Volunteers keep public gardens going in hard times
Wednesday, November 2, 2011
When city officials in San Jose, Calif., cut back on tending the Municipal Rose Garden because of budget troubles, area residents watched as the flowers struggled and the weeds flourished.
After several seasons of neglect, local rose enthusiasts Beverly Rose Hopper and Terry Reilly stepped in to save the garden, which dates to 1932.
"It was a disgrace," Hopper recalled. "It was time to either fix it or bulldoze it."
They rallied volunteers and assigned them work days. In 2007, they created the Friends of the San Jose Rose Garden, dedicated to maintaining and improving the garden.
Budget cuts in recent years have led a growing number of volunteers to pitch in and help cities, counties and states maintain public parks, green spaces and gardens, said Bill Beckner, a research manager with the National Recreation and Park Association in Ashburn, Va.
He cautioned that local governments and others who enlist volunteers must address liability issues, develop job descriptions and training programs, and determine whether using volunteers violates any union contracts. "You really should have this thought out before the people show up at your door," he said.
Some volunteers have gardening and landscaping skills to share. Others simply see value in green spaces and want to help maintain them, he said.
"In some of the cases, the people are associated with civic groups that keep an eye out for things they can do for the community," he said.
Civic groups and businesses were eager to assist when officials in Cobb County, Ga., asked for help maintaining landscaped gateways along the county borders, said Jonathan Jenkins, director of the county's solid waste department. Volunteers plant flowers and pick up trash.
"Their efforts make Cobb County look good without county money going out of our pocket," he said.
The Virginia Department of Transportation last year asked residents for help mowing the grass along state roadways after its mowing budget was slashed from $32,000 to $18,000. Twenty-three volunteers signed up, said department spokeswoman Shannon Marshall.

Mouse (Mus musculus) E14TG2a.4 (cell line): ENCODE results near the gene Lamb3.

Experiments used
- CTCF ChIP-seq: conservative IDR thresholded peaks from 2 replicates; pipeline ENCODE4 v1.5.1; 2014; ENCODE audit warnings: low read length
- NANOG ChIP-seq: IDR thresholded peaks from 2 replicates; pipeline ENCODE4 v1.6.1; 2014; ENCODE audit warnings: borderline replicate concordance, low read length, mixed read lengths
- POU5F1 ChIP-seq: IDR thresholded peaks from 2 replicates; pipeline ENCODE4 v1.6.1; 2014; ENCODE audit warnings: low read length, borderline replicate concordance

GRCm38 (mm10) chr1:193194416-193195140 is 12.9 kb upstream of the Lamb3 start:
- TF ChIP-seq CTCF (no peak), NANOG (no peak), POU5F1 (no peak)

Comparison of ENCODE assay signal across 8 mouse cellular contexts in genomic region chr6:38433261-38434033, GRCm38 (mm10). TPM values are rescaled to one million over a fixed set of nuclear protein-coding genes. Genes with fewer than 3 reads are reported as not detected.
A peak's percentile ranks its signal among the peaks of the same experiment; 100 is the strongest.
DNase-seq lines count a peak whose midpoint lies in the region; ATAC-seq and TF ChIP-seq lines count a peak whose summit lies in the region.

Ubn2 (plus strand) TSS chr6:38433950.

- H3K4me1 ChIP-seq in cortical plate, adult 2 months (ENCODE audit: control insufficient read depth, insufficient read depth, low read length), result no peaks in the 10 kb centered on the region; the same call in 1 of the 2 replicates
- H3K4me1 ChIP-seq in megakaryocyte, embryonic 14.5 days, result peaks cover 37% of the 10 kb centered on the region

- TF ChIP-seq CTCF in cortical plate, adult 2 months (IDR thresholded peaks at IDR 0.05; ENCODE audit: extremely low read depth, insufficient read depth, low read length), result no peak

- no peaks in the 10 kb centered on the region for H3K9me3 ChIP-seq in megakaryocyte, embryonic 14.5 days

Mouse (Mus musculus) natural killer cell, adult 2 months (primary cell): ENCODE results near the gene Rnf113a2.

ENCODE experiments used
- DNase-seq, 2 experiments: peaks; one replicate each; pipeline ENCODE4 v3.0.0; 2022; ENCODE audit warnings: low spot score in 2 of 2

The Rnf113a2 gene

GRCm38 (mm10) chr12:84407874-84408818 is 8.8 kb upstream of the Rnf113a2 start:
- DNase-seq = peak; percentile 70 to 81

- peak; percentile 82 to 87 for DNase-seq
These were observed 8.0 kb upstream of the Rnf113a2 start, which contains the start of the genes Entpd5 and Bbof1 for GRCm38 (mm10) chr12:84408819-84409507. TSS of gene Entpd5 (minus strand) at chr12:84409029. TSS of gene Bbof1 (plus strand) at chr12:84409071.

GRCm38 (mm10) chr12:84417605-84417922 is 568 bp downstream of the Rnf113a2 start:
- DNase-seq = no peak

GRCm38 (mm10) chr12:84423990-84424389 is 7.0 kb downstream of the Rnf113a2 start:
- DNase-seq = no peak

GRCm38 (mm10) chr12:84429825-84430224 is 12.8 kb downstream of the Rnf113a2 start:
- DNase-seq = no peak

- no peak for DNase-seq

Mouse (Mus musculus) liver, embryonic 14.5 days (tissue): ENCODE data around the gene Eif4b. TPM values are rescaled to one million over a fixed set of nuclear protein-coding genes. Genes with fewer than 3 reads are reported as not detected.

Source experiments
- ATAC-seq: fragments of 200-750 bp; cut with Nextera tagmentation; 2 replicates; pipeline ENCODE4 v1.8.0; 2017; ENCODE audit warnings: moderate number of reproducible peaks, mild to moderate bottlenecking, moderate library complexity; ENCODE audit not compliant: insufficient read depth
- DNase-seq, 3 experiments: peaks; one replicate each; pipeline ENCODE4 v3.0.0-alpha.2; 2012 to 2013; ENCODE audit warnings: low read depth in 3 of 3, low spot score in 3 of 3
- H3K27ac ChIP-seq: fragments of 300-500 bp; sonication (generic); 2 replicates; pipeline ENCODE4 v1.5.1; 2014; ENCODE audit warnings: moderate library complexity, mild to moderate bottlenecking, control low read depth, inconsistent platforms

And when the Seattle Public Library asked for help this summer with outdoor maintenance, many answered the call. Liz Morris was one; she spent about six hours raking and weeding at two library branches. Morris, who lives in an apartment, said she enjoyed being outside doing yard work. She also liked that she was helping the library, which has cut nearly $5 million from its operating budget since 2009.
"Any way I can support them in delivering services that I value as relevant to our community seems like a great opportunity to me," she said.
Volunteers have made all the difference at New Orleans' City Park, which was seriously damaged by Hurricane Katrina. The 1,300-acre park now operates with 85 employees, down from 115 before the storm, and holds monthly work sessions for volunteers. They have planted trees, created flower beds and are even constructing a miniature golf course.
"Volunteers are the lifeblood of the park," said Steve Ryman, City Park's volunteer manager.
The Friends of the San Jose Rose Garden also have done great work, said Mollie Tobias, the city's volunteer coordinator. The garden was named "America's Best Rose Garden" after the organization started tending the bushes.
The group's efforts convinced the city to expand its volunteer opportunities, Tobias said. San Jose began organizing regular work days for volunteers to spruce up playgrounds, pick up trash and plant flowers. The number of work days has grown from 40 in 2008 to 81 in 2010.
"People know the parks just can't do it on their own," Tobias said. "Their contributions are priceless."